Skip to main content
Skip to navigation

July 25, 2013 Volume 34, No. 34

International experts of low-energy nuclear reaction meet at Mizzou

Alternate text

NEW SCIENCE Robert Duncan, MU’s vice chancellor of research, is host of the International Conference on Condensed Matter Nuclear Science, being held at MU July 21–26 for the first time. Photo by Shane Epping.


Most experiments fail to replicate chemical reaction

The Defense Intelligence Agency reported a few years ago that LENR, or low-energy nuclear reaction, is a new clean energy source with “unlimited potential applications.” Scientists at MU and around the world are trying to harness LENR. The problem is that its tremendous heat effect, which generates more than a thousand times its original energy, cannot be replicated consistently in a laboratory. 

From Sunday through Friday, MU and other scientists are discussing LENR (formerly called cold fusion) at the International Conference on Condensed Matter Nuclear Science, hosted by MU for the first time. The conference, now in its 18th year, features panels on entrepreneurship and innovation in the LENR field. 

Robert Duncan, MU’s vice chancellor of research, is leading the conference. James Truchard, cofounder of National Instruments, a Texas-based global company with 6,850 employees that assists researchers through technology, gave the keynote address earlier this week. On Sunday, MU is hosting a post-conference workshop open to those who had registered for the weeklong event.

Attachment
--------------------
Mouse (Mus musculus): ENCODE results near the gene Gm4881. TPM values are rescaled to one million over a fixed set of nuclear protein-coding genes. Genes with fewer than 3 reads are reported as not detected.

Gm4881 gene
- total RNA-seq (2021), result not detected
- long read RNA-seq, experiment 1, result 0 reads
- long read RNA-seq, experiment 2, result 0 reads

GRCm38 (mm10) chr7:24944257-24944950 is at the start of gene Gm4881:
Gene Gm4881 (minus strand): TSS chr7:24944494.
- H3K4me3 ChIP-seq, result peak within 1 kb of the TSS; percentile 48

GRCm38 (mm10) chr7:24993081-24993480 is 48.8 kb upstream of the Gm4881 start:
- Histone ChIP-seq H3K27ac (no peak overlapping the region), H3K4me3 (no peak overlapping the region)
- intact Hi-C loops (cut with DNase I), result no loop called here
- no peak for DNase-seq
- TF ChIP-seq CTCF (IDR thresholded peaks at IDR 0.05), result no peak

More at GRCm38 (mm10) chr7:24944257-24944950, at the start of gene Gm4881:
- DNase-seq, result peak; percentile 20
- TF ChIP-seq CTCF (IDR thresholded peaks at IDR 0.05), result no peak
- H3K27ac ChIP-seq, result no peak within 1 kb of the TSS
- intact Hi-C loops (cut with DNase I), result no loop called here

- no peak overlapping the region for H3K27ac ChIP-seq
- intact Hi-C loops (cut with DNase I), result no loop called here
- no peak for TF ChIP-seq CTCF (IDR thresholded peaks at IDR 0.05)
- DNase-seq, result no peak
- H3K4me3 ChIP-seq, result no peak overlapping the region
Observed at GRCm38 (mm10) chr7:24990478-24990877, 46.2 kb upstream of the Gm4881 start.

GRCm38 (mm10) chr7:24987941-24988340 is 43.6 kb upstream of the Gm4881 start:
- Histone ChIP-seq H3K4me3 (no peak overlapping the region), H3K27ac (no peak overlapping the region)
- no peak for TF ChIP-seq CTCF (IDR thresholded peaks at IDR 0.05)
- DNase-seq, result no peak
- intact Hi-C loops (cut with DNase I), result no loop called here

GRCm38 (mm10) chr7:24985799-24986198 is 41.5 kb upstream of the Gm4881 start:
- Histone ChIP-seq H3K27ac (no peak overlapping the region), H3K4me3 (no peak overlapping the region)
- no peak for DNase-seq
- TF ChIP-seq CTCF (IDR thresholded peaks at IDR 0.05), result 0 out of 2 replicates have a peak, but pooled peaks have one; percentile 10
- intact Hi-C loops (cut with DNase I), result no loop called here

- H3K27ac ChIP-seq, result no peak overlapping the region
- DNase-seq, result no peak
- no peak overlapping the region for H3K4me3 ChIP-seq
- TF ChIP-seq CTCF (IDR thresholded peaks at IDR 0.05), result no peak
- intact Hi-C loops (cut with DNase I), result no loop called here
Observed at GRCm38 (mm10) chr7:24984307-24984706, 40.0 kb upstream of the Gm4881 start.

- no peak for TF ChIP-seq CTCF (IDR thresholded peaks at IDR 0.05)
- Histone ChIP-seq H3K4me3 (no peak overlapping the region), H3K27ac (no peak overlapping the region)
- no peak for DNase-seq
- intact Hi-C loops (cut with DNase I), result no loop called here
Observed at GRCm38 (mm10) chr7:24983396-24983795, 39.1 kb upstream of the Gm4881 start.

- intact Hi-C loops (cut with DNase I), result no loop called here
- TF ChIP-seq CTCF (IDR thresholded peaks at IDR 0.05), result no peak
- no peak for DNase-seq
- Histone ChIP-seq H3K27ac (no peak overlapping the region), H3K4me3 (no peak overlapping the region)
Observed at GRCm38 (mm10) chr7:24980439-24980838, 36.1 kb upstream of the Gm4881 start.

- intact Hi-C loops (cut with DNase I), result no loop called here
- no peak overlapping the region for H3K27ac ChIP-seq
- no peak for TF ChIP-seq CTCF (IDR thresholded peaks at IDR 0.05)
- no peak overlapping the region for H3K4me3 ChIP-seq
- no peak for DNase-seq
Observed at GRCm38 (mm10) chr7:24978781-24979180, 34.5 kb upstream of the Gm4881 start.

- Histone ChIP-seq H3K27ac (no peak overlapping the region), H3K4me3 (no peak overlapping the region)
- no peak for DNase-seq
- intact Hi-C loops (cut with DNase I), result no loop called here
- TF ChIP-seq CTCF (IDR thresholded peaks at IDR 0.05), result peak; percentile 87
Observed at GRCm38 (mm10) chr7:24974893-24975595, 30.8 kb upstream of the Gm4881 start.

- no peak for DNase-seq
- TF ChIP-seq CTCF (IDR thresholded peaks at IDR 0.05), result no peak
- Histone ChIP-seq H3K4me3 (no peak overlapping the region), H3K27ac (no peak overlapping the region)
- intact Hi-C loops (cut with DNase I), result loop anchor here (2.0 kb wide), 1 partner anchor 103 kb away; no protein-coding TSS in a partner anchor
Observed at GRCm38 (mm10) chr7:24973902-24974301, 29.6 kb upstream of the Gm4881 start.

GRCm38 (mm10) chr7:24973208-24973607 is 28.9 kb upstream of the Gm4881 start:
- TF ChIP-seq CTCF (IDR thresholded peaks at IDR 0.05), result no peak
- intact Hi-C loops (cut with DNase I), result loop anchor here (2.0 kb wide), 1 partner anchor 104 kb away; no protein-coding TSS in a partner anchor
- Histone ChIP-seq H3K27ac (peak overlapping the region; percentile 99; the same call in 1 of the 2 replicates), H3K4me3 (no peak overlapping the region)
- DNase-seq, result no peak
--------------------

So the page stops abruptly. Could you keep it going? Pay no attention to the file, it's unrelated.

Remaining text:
Throughout the week, attendees, which include scientists from 30 countries, have been taking tours of the campus that feature the Research Reactor, the Center for Nano/Micro Systems and Nanotechnology, and the Nuclear Science and Engineering Institute. In February 2012, MU founded the Sidney Kimmel Institute for Nuclear Renaissance thanks to a $5.5 million grant from the philanthropist Kimmel.

Scientists want to harness LENR’s theorized potential to produce high-performance, inexpensive energy with few or no emissions. Such a sustainable energy source could eliminate the problems of greenhouse gases and heavy air pollution, scientists say. 

Duncan said it has taken years for mainstream scientific communities to embrace LENR science. “It has been undervalued and treated as a ‘pariah science’ in the past, but now the world is beginning to realize how important it is,” he said.

An expert in measuring energy, Duncan has published extensively in low-temperature physics. Among his $8 million of funded projects, Duncan developed ultra-sensitive measuring equipment for a proposed NASA experiment in space aboard the 2005 International Space Station.

At the request of 60 Minutes in 2009, Duncan served as an independent scientist to test the validity of research in LENR by examining the scientific methods used in the experiments.

The ingredients involved in creating the chemical reaction are quite simple: a palladium wire, an electric current and the heavy hydrogen deuterium. When placed in deuterium-enriched water, the wire generates a wallop of heat when electricity runs through it. 

Researchers have made advancements in understanding the physics and in developing small units capable of initiating low-energy reactions, but the mechanisms of the phenomena still pose many questions. 

David Robertson, professor of chemistry and associate director of research at the reactor, said in Mizzou Weekly in 2012 that the success rate of LENR experiments is roughly 20 percent, which means four of five experiments fail to generate the windfall of heat. Identifying and correcting those mistakes could uncover the secrets that lead to an alternative form of energy, Robertson said.

— Nancy Moen and Mark Barna